1980’s ‘The King and the Mockingbird’ finally alights in U.S.
“The King and the Mockingbird” was released to acclaim in 1980 in France and has been cited as an influence on such renowned animators as Oscar winner Hayao Miyazaki, but rights issues had prevented the film from opening in the U.S. — until now.
The newly restored movie, which opens in Los Angeles on Friday, vividly illustrates the imagination and artistry of French animator Paul Grimault. After he and noted screenwriter Jacques Prévert collaborated on the acclaimed 1947 animated short “Le Petit Soldat,” they set their sights on making France’s first feature-length animated film.
Based on Hans Christian Andersen’s fairy tale “The Shepherdess and the Chimney Sweep,” the hand-drawn “Mockingbird” revolves around a ruthless cross-eyed king who loves hunting but is anything but a crack shot. He’s constantly mocked by a bird that serves as the film’s narrator.
On the wall in the king’s apartment is a painting of a beautiful shepherdess for whom he holds a secret crush. But she loves the chimney sweep in the next painting. When the paintings magically come to life at night, the couple flee, pursued by the king’s painted doppelganger, who deposes the real king and takes his place.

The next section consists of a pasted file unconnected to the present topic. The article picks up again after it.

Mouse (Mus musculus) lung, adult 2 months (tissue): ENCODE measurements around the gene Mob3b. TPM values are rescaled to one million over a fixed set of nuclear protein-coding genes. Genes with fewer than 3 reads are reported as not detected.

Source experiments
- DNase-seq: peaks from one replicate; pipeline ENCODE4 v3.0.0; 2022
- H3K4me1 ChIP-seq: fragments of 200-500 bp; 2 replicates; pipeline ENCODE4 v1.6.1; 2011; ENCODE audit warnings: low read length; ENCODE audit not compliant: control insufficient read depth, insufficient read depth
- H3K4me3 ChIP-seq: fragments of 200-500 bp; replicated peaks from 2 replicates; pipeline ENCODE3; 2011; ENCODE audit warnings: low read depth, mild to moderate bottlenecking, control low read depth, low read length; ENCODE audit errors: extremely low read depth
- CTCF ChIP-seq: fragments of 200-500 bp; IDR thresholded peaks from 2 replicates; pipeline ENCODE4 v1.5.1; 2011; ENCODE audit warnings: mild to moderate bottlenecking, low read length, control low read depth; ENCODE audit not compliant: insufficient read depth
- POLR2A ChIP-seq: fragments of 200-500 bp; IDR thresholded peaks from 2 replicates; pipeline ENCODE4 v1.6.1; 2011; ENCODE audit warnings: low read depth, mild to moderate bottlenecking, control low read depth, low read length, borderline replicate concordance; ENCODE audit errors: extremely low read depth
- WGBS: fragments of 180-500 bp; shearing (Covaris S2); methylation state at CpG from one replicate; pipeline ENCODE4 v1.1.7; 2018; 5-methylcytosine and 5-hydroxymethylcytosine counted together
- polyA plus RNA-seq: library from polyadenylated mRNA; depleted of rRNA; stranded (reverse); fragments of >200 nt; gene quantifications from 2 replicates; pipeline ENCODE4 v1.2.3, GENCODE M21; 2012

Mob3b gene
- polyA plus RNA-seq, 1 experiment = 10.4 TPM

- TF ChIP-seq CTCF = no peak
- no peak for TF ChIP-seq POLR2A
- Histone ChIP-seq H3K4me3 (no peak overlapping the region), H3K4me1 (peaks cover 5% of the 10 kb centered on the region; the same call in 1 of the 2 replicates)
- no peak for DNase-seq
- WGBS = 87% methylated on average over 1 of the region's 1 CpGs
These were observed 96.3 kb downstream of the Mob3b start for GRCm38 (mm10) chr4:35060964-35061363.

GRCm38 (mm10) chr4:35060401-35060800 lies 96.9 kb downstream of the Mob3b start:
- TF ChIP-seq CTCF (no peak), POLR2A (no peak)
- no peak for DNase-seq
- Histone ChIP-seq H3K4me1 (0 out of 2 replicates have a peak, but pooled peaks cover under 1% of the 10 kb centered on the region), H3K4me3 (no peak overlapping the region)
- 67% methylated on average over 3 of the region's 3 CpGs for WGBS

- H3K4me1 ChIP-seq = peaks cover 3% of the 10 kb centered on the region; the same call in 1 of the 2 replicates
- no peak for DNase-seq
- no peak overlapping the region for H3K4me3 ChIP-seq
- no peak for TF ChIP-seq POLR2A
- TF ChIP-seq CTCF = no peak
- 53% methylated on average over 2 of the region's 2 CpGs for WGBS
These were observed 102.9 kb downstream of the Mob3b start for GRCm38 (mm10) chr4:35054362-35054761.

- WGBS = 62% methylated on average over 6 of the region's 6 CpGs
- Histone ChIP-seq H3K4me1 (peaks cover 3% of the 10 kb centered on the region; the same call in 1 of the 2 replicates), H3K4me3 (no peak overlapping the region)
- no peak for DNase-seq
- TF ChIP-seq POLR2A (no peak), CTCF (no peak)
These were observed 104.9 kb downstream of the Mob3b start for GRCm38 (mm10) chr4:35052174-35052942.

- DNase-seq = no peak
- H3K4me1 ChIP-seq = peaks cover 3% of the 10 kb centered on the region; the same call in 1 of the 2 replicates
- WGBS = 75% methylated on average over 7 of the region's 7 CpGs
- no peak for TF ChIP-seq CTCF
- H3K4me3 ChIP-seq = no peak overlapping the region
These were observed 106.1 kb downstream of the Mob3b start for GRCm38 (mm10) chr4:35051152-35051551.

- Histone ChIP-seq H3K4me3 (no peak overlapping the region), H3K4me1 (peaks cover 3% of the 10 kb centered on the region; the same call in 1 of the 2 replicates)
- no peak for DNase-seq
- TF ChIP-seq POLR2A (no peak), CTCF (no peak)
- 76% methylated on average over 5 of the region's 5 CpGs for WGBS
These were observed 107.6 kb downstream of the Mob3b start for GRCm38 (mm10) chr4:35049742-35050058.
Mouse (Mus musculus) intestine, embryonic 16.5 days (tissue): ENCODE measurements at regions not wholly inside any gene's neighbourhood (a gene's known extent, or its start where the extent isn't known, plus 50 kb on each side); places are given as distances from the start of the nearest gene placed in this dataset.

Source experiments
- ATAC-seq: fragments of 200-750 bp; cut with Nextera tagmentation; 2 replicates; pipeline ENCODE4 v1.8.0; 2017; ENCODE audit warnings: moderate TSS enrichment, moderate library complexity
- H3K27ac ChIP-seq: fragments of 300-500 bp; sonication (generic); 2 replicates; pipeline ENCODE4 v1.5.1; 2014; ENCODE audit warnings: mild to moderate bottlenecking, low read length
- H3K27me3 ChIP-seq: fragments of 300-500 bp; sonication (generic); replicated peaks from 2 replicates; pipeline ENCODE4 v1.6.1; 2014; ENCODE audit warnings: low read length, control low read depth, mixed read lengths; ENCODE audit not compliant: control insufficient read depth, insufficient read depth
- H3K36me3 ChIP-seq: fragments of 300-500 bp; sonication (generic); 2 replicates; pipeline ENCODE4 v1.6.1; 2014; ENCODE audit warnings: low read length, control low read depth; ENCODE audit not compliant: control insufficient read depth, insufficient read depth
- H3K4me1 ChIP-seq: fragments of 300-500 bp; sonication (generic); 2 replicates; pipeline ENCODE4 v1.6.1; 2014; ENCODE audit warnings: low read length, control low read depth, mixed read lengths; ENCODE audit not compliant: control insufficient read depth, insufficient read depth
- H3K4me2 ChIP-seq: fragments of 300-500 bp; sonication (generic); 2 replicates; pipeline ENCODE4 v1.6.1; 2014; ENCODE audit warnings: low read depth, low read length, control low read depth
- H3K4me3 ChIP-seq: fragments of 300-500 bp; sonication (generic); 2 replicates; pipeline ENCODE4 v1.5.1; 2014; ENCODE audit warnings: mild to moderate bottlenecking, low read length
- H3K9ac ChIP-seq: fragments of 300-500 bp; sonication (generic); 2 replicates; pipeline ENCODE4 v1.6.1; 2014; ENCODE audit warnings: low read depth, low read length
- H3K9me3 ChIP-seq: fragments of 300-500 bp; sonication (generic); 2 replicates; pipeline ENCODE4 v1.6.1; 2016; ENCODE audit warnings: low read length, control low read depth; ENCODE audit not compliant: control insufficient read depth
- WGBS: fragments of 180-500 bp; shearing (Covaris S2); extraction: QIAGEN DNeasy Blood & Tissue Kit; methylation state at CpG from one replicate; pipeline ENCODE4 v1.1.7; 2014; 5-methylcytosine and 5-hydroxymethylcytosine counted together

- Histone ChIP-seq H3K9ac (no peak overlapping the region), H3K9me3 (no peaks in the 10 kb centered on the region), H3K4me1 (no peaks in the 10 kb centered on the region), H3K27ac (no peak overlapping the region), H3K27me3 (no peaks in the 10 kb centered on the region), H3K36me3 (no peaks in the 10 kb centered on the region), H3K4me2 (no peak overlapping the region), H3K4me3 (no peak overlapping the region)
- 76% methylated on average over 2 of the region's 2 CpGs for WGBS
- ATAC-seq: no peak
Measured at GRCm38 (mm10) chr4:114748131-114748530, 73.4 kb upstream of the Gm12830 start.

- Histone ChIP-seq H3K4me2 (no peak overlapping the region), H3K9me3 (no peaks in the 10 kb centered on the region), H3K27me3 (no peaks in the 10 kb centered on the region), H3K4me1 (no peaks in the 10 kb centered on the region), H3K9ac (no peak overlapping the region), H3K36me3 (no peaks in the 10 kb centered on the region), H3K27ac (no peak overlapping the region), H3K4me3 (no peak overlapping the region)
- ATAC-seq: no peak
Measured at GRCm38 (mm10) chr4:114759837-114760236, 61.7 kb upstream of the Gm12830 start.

During the making of the film, a dispute stopped production. The producer released an unfinished 62-minute version in 1952 called “The Shepherdess and the Chimney Sweep” without the permission of Grimault or Prévert.
It took Grimault about 10 years to get the rights back and a decade more to obtain the funding. Finally, in 1977, he began to work on an 87-minute version that he retitled “The King and the Mockingbird,” so as not to be confused with the earlier release.
“We reworked half the film, but across very fragmented sequences, which required extremely meticulous work,” Grimault said in a 1980 interview. The filmmaker died in 1994 at age 89.
Restoring the film was difficult, said Sophie Boyer, StudioCanal’s head of restoration.
“It was very tricky because it was a mix of two movies,” she said, adding that the material from the early version of the film was in “very bad shape.”
The photochemical and digital restoration of the film and the restoration of the sound took place over two and a half years.
Alain Costa was 22 when he went to work on “The King and the Mockingbird,” animating a baby mockingbird that escapes from its cage and a dancing clown who entertains the sleeping king.
Grimault, he said, wasn’t bitter about the years-long struggle to complete the film as he and Prévert had originally envisioned.
“He removed the pieces that he didn’t like from the first version and added new things to it,” said Costa, who went on to be an animator on “Who Framed Roger Rabbit.”
“When we did the new part, there was only a small team. A few of the people were working at home. I was working in the studio. I got to have lunch every day with Paul. Working with him was special.”
Prévert never saw the completed film. He died in 1977 at age 77 while he was completing the final scene of “The King and the Mockingbird.”
Grimault received an honorary César, France’s equivalent to the Academy Award, in 1989.
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